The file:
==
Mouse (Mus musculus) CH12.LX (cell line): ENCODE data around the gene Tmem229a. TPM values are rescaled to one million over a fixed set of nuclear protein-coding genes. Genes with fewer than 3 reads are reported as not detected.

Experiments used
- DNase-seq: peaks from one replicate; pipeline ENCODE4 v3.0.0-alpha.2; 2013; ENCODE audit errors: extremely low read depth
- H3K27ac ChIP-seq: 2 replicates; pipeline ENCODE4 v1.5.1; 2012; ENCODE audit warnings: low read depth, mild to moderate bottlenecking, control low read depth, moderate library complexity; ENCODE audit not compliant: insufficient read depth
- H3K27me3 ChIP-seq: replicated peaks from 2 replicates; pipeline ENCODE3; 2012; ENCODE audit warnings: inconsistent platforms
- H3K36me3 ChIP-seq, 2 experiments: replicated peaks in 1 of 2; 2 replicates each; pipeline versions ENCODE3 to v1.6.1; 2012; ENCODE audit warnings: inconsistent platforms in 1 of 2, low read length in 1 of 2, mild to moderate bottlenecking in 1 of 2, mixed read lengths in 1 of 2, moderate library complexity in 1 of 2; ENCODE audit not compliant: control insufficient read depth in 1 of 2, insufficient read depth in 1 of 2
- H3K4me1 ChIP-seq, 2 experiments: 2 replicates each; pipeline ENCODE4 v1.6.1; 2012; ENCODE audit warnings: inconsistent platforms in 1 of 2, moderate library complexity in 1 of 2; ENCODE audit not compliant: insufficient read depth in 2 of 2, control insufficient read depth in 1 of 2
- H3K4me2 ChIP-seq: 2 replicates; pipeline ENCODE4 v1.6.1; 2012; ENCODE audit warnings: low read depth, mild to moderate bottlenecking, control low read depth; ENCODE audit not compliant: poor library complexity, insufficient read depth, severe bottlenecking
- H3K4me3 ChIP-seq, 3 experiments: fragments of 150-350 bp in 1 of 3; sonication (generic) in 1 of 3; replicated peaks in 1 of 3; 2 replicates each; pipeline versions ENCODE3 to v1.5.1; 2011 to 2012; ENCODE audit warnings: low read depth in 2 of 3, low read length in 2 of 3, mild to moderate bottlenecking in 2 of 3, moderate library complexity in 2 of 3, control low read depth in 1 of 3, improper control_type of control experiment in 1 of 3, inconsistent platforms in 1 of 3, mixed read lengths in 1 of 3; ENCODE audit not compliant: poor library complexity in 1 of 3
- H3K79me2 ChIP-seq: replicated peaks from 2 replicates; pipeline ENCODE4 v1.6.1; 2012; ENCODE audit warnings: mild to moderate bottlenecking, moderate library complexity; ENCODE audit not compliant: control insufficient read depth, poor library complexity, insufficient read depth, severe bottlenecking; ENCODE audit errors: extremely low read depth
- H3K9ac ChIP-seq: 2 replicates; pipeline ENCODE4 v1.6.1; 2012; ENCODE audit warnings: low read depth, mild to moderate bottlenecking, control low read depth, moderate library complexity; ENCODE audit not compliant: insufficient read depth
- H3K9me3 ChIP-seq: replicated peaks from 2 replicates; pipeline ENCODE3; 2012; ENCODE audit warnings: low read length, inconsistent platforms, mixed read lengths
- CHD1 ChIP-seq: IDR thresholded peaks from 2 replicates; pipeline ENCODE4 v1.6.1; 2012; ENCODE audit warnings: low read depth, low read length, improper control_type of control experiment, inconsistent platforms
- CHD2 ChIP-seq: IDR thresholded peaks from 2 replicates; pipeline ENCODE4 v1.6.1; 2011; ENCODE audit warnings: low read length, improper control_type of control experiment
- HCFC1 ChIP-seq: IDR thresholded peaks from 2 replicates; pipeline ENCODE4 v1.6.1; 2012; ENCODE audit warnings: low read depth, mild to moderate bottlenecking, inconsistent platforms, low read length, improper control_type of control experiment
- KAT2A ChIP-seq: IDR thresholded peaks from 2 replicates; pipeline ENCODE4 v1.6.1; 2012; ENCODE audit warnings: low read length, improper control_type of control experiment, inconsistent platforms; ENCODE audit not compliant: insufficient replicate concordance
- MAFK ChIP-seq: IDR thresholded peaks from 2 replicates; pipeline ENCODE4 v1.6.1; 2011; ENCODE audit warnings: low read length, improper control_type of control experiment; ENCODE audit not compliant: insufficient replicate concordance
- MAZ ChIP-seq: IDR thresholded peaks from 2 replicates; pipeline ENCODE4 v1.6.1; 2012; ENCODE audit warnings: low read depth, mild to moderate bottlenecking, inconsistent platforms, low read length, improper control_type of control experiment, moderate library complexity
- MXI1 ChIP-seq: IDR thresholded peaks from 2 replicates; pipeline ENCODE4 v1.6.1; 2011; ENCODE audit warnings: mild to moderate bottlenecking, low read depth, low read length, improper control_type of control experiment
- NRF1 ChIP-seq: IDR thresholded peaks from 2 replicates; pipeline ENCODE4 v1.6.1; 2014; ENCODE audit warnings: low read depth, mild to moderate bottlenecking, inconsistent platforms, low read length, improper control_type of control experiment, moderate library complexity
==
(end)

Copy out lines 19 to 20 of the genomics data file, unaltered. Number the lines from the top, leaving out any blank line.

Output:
- MXI1 ChIP-seq: IDR thresholded peaks from 2 replicates; pipeline ENCODE4 v1.6.1; 2011; ENCODE audit warnings: mild to moderate bottlenecking, low read depth, low read length, improper control_type of control experiment
- NRF1 ChIP-seq: IDR thresholded peaks from 2 replicates; pipeline ENCODE4 v1.6.1; 2014; ENCODE audit warnings: low read depth, mild to moderate bottlenecking, inconsistent platforms, low read length, improper control_type of control experiment, moderate library complexity